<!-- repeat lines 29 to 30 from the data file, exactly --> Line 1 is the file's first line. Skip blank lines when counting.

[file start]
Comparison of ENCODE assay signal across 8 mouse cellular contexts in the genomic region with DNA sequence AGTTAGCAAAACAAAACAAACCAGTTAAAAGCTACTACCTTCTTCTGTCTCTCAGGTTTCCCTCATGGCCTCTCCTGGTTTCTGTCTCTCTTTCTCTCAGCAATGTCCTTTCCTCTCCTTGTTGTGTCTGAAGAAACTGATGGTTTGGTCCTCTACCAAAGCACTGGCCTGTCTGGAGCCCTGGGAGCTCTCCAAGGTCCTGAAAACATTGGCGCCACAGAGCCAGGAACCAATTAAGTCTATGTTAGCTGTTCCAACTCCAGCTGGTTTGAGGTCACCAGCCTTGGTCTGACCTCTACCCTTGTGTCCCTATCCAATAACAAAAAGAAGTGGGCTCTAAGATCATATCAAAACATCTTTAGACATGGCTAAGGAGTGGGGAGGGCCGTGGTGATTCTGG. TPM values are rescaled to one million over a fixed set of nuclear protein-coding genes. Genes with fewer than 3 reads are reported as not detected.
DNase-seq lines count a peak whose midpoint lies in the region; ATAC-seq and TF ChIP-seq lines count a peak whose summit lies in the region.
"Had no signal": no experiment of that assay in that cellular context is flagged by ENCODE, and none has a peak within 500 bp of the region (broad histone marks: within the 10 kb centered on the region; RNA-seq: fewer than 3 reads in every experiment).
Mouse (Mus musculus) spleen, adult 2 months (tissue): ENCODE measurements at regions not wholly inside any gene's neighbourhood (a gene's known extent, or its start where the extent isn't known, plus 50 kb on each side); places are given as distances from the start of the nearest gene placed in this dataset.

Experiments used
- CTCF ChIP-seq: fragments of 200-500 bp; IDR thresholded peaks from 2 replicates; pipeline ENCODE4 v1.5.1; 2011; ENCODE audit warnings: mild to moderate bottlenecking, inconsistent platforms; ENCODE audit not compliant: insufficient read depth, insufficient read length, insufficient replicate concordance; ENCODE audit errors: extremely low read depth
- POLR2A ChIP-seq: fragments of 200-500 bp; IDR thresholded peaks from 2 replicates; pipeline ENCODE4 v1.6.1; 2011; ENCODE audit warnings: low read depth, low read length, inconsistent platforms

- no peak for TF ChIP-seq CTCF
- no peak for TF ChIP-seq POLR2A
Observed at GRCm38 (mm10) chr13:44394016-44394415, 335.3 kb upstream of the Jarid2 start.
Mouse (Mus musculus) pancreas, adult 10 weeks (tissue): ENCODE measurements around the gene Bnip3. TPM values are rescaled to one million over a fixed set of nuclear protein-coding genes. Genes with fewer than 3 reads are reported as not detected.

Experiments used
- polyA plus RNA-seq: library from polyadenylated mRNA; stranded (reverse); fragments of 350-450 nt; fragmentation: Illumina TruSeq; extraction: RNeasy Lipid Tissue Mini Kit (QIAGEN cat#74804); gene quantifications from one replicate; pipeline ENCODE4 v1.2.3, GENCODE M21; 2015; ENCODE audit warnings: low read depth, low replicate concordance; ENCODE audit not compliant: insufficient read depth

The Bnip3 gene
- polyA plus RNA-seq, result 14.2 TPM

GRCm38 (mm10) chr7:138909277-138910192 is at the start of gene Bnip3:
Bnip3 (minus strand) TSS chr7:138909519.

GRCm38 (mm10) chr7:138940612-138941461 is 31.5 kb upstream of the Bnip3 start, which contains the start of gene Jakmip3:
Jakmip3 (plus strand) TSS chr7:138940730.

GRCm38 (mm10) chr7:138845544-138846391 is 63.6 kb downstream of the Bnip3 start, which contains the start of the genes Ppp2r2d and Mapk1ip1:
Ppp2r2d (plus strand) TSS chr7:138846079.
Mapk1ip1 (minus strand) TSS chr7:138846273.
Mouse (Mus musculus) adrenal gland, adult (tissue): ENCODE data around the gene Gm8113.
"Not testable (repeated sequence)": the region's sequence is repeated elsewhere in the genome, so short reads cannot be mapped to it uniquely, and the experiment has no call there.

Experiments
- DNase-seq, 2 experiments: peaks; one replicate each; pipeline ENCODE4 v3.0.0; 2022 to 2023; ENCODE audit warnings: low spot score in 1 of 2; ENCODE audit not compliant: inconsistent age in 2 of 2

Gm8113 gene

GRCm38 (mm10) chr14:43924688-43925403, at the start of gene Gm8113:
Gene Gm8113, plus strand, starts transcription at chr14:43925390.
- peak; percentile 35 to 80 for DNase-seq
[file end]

Gene Gm8113, plus strand, starts transcription at chr14:43925390.
- peak; percentile 35 to 80 for DNase-seq